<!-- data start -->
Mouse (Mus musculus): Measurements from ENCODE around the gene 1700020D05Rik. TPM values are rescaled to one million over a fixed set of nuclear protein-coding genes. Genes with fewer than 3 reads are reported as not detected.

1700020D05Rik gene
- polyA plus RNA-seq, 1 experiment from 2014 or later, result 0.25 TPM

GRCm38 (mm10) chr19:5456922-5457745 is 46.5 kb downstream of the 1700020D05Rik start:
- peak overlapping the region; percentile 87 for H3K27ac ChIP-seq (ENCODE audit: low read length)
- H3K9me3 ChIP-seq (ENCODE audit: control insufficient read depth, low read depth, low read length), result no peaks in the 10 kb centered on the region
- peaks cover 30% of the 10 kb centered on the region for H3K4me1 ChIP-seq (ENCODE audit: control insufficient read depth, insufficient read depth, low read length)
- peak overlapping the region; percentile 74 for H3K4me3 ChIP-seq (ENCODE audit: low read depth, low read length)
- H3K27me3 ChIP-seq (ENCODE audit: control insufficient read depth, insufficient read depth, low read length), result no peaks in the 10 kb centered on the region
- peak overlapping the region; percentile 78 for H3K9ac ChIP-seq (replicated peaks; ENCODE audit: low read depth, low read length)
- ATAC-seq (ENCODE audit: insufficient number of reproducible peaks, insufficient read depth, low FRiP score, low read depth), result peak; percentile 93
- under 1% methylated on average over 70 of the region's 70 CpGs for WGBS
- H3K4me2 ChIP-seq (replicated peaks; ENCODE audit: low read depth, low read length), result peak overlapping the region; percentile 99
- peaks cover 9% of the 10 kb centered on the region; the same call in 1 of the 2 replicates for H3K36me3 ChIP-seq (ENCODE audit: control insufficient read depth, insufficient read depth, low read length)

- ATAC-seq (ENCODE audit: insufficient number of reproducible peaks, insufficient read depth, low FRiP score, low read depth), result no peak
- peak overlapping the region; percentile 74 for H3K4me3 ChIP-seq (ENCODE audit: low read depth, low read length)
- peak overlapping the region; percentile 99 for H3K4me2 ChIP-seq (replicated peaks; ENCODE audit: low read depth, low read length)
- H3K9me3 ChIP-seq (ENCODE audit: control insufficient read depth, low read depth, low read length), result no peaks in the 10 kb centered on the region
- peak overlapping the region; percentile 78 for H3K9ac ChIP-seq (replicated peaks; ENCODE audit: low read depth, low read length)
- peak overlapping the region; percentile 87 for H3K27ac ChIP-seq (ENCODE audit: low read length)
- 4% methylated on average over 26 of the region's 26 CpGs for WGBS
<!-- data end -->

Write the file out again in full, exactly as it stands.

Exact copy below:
Mouse (Mus musculus): Measurements from ENCODE around the gene 1700020D05Rik. TPM values are rescaled to one million over a fixed set of nuclear protein-coding genes. Genes with fewer than 3 reads are reported as not detected.

1700020D05Rik gene
- polyA plus RNA-seq, 1 experiment from 2014 or later, result 0.25 TPM

GRCm38 (mm10) chr19:5456922-5457745 is 46.5 kb downstream of the 1700020D05Rik start:
- peak overlapping the region; percentile 87 for H3K27ac ChIP-seq (ENCODE audit: low read length)
- H3K9me3 ChIP-seq (ENCODE audit: control insufficient read depth, low read depth, low read length), result no peaks in the 10 kb centered on the region
- peaks cover 30% of the 10 kb centered on the region for H3K4me1 ChIP-seq (ENCODE audit: control insufficient read depth, insufficient read depth, low read length)
- peak overlapping the region; percentile 74 for H3K4me3 ChIP-seq (ENCODE audit: low read depth, low read length)
- H3K27me3 ChIP-seq (ENCODE audit: control insufficient read depth, insufficient read depth, low read length), result no peaks in the 10 kb centered on the region
- peak overlapping the region; percentile 78 for H3K9ac ChIP-seq (replicated peaks; ENCODE audit: low read depth, low read length)
- ATAC-seq (ENCODE audit: insufficient number of reproducible peaks, insufficient read depth, low FRiP score, low read depth), result peak; percentile 93
- under 1% methylated on average over 70 of the region's 70 CpGs for WGBS
- H3K4me2 ChIP-seq (replicated peaks; ENCODE audit: low read depth, low read length), result peak overlapping the region; percentile 99
- peaks cover 9% of the 10 kb centered on the region; the same call in 1 of the 2 replicates for H3K36me3 ChIP-seq (ENCODE audit: control insufficient read depth, insufficient read depth, low read length)

- ATAC-seq (ENCODE audit: insufficient number of reproducible peaks, insufficient read depth, low FRiP score, low read depth), result no peak
- peak overlapping the region; percentile 74 for H3K4me3 ChIP-seq (ENCODE audit: low read depth, low read length)
- peak overlapping the region; percentile 99 for H3K4me2 ChIP-seq (replicated peaks; ENCODE audit: low read depth, low read length)
- H3K9me3 ChIP-seq (ENCODE audit: control insufficient read depth, low read depth, low read length), result no peaks in the 10 kb centered on the region
- peak overlapping the region; percentile 78 for H3K9ac ChIP-seq (replicated peaks; ENCODE audit: low read depth, low read length)
- peak overlapping the region; percentile 87 for H3K27ac ChIP-seq (ENCODE audit: low read length)
- 4% methylated on average over 26 of the region's 26 CpGs for WGBS